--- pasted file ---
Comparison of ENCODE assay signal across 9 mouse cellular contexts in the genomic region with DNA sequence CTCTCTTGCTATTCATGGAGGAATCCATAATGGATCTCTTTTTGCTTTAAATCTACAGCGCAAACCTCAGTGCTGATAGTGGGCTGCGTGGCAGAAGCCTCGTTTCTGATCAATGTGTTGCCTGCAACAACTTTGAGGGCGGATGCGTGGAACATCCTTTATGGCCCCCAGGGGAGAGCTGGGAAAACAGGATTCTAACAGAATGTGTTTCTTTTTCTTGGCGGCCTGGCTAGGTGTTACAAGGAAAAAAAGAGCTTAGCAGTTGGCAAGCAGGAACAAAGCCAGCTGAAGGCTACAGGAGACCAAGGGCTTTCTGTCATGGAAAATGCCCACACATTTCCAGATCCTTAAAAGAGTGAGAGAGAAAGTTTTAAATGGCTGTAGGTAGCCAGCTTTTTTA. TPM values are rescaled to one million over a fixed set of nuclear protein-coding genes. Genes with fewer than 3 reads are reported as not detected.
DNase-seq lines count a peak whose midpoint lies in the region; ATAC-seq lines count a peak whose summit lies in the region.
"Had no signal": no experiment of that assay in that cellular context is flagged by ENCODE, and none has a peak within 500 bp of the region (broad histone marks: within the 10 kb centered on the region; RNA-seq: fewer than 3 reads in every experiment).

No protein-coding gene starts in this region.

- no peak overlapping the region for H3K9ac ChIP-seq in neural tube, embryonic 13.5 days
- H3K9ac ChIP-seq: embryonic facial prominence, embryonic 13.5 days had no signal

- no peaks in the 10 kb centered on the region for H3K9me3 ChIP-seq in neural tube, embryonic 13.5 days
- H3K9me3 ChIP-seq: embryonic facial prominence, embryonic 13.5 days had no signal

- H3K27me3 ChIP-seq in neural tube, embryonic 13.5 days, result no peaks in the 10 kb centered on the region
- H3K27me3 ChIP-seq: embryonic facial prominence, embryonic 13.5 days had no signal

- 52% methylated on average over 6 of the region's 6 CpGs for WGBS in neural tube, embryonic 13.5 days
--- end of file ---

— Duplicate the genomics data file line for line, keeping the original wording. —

Comparison of ENCODE assay signal across 9 mouse cellular contexts in the genomic region with DNA sequence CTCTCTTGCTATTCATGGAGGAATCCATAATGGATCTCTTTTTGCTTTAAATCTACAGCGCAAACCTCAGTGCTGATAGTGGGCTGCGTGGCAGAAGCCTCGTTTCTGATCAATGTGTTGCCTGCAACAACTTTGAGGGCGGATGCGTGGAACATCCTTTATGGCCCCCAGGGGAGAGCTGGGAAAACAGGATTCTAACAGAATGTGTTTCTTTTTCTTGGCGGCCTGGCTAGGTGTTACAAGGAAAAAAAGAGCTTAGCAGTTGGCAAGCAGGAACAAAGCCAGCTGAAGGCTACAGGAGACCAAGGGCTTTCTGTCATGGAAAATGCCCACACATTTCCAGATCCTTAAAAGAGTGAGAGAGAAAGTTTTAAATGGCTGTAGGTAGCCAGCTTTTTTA. TPM values are rescaled to one million over a fixed set of nuclear protein-coding genes. Genes with fewer than 3 reads are reported as not detected.
DNase-seq lines count a peak whose midpoint lies in the region; ATAC-seq lines count a peak whose summit lies in the region.
"Had no signal": no experiment of that assay in that cellular context is flagged by ENCODE, and none has a peak within 500 bp of the region (broad histone marks: within the 10 kb centered on the region; RNA-seq: fewer than 3 reads in every experiment).

No protein-coding gene starts in this region.

- no peak overlapping the region for H3K9ac ChIP-seq in neural tube, embryonic 13.5 days
- H3K9ac ChIP-seq: embryonic facial prominence, embryonic 13.5 days had no signal

- no peaks in the 10 kb centered on the region for H3K9me3 ChIP-seq in neural tube, embryonic 13.5 days
- H3K9me3 ChIP-seq: embryonic facial prominence, embryonic 13.5 days had no signal

- H3K27me3 ChIP-seq in neural tube, embryonic 13.5 days, result no peaks in the 10 kb centered on the region
- H3K27me3 ChIP-seq: embryonic facial prominence, embryonic 13.5 days had no signal

- 52% methylated on average over 6 of the region's 6 CpGs for WGBS in neural tube, embryonic 13.5 days